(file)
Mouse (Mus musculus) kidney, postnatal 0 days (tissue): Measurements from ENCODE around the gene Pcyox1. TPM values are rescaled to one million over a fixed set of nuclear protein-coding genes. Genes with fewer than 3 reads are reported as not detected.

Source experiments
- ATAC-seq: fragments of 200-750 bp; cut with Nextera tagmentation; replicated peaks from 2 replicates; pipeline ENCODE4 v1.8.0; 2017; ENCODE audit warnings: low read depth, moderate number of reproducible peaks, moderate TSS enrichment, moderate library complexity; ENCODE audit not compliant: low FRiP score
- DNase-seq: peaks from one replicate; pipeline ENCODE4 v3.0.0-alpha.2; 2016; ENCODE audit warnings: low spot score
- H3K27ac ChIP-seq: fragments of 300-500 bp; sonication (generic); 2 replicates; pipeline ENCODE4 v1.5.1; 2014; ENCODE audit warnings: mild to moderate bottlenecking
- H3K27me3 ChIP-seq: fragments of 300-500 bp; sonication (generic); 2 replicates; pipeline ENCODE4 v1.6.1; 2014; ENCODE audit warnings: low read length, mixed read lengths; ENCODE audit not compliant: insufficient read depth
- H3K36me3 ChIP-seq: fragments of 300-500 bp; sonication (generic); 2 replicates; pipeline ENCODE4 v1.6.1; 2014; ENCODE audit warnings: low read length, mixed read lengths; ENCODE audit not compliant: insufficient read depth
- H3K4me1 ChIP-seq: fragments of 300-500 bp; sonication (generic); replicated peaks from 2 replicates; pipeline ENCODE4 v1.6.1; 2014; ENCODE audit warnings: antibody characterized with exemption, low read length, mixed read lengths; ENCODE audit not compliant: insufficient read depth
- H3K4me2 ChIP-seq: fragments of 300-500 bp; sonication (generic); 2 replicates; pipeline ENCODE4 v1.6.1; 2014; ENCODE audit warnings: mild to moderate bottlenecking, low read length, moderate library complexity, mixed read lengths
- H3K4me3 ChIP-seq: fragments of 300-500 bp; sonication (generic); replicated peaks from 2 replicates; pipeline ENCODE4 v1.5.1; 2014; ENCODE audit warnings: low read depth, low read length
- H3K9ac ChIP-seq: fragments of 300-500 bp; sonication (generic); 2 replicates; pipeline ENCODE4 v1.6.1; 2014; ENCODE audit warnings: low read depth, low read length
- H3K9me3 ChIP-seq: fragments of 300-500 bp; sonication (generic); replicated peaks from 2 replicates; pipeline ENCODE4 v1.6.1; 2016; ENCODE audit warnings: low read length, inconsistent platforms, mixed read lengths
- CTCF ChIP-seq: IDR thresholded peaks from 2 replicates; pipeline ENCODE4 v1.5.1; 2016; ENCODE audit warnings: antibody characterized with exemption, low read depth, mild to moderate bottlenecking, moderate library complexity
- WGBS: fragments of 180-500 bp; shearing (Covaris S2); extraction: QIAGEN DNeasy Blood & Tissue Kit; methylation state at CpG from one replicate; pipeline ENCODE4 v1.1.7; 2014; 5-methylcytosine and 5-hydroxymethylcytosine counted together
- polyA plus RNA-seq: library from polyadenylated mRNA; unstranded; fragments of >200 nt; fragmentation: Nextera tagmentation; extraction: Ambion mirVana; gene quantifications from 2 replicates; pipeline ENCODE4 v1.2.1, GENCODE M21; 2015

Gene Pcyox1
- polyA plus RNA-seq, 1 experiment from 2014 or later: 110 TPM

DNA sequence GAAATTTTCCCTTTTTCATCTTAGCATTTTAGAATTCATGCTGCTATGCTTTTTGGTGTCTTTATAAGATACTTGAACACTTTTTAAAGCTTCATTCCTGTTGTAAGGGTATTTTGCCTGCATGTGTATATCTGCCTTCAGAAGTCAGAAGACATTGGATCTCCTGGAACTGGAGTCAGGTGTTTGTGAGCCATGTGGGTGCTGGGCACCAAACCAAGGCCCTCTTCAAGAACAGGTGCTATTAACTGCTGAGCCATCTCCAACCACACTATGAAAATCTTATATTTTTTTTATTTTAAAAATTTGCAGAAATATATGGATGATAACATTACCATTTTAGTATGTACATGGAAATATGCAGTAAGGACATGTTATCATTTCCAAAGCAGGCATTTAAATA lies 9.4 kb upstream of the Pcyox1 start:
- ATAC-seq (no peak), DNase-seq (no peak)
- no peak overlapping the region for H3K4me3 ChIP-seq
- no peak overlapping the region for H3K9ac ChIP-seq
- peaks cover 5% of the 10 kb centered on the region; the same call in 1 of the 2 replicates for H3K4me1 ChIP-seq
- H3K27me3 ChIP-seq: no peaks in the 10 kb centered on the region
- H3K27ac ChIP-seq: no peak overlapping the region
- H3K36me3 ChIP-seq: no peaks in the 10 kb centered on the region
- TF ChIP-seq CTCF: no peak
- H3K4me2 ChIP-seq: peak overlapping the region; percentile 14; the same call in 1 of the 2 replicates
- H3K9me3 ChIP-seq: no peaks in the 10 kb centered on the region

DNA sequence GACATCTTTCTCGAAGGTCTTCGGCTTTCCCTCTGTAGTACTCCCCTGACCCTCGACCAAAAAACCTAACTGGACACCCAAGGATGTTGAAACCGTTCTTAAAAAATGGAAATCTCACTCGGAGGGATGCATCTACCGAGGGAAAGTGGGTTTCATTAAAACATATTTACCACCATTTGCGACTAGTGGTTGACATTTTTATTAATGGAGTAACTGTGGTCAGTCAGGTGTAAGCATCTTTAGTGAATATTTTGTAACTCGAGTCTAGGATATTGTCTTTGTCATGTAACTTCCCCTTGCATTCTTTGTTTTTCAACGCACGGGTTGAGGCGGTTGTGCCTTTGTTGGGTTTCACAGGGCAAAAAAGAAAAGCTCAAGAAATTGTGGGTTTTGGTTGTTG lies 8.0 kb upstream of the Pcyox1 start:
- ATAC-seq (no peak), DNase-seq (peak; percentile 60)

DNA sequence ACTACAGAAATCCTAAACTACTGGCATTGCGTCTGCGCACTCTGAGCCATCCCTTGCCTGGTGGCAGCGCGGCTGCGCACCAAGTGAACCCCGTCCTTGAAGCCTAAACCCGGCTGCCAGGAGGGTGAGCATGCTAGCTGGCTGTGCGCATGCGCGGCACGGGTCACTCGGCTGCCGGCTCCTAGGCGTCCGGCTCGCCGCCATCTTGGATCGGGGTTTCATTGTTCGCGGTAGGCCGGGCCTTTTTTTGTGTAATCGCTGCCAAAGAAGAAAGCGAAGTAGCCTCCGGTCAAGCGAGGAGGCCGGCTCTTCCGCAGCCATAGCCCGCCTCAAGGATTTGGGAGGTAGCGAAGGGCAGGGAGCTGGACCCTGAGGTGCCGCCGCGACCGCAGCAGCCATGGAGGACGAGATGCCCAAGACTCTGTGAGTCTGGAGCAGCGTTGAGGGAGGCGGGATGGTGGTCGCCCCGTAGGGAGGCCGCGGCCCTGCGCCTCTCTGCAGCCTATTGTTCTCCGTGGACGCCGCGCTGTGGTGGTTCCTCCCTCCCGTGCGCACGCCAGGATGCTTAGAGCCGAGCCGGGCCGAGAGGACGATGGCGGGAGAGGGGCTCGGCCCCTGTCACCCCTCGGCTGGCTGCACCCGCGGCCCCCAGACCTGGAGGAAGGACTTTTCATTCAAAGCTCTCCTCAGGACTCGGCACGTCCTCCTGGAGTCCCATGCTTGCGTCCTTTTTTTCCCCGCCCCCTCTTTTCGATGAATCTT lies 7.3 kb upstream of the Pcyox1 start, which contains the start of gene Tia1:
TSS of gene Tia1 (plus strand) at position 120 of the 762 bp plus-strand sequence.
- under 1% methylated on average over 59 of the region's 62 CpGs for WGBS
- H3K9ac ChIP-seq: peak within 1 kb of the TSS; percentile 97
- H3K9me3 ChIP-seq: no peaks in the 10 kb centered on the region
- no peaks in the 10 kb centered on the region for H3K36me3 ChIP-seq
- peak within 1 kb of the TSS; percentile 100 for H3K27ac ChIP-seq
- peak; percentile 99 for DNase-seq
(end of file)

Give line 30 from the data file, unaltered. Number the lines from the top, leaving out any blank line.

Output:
- ATAC-seq (no peak), DNase-seq (peak; percentile 60)